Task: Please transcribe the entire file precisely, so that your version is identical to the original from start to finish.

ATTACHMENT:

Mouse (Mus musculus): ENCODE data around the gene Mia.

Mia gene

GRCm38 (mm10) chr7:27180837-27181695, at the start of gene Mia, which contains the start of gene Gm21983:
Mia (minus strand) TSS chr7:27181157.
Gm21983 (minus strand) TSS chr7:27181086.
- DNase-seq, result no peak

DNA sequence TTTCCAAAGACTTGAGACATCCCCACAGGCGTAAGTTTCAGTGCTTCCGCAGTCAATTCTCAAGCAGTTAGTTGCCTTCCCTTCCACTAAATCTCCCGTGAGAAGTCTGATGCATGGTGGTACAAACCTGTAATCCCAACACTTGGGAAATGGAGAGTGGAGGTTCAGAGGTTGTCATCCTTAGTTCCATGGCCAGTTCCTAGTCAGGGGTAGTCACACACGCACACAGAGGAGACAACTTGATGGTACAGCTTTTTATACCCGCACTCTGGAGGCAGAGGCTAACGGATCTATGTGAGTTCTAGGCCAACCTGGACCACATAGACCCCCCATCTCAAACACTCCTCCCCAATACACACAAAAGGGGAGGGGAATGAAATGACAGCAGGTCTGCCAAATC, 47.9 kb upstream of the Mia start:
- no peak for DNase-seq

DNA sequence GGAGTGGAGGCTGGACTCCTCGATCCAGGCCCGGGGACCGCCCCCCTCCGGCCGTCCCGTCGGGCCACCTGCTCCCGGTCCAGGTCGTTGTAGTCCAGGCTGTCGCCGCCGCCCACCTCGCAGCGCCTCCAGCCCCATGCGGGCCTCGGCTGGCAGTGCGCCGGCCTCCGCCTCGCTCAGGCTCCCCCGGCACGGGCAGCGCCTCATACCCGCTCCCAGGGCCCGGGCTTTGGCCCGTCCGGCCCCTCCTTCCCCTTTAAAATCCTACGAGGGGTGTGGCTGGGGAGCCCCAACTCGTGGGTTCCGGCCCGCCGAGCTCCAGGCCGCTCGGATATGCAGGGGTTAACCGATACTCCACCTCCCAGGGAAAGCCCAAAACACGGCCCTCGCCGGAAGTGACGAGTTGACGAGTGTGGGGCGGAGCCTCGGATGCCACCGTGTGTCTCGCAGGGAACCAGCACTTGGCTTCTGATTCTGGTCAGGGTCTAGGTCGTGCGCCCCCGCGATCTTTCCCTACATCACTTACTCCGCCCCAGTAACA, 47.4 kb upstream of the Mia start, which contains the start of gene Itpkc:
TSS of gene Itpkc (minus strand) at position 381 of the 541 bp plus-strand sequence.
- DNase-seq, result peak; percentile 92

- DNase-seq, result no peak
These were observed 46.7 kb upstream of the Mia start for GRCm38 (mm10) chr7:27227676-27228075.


Mouse (Mus musculus): ENCODE data around the gene Mia.

Mia gene

GRCm38 (mm10) chr7:27180837-27181695, at the start of gene Mia, which contains the start of gene Gm21983:
Mia (minus strand) TSS chr7:27181157.
Gm21983 (minus strand) TSS chr7:27181086.
- DNase-seq, result no peak

DNA sequence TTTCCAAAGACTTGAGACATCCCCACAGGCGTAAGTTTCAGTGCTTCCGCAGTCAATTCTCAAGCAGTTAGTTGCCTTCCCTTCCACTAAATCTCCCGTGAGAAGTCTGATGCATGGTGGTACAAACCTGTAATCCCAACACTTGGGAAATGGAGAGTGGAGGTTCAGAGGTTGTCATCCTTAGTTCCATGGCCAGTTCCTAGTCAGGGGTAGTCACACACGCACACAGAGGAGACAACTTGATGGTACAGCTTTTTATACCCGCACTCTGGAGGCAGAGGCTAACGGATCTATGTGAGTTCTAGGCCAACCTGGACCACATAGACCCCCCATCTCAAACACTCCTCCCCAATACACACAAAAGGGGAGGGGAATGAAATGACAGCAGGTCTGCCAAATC, 47.9 kb upstream of the Mia start:
- no peak for DNase-seq

DNA sequence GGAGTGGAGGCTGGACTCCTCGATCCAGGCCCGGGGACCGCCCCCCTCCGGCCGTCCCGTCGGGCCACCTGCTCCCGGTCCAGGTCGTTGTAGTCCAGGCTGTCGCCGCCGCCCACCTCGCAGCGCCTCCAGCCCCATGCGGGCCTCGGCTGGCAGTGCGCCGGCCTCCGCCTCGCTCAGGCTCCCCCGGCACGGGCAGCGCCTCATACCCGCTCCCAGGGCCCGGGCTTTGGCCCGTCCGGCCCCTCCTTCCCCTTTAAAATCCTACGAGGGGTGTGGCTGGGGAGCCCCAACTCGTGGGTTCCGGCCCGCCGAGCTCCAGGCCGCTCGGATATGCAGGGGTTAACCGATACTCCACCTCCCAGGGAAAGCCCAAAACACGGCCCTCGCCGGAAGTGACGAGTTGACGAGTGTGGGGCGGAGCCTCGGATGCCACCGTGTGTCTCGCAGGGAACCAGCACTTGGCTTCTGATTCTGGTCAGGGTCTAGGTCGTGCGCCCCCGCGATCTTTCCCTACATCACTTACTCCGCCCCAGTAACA, 47.4 kb upstream of the Mia start, which contains the start of gene Itpkc:
TSS of gene Itpkc (minus strand) at position 381 of the 541 bp plus-strand sequence.
- DNase-seq, result peak; percentile 92

- DNase-seq, result no peak
These were observed 46.7 kb upstream of the Mia start for GRCm38 (mm10) chr7:27227676-27228075.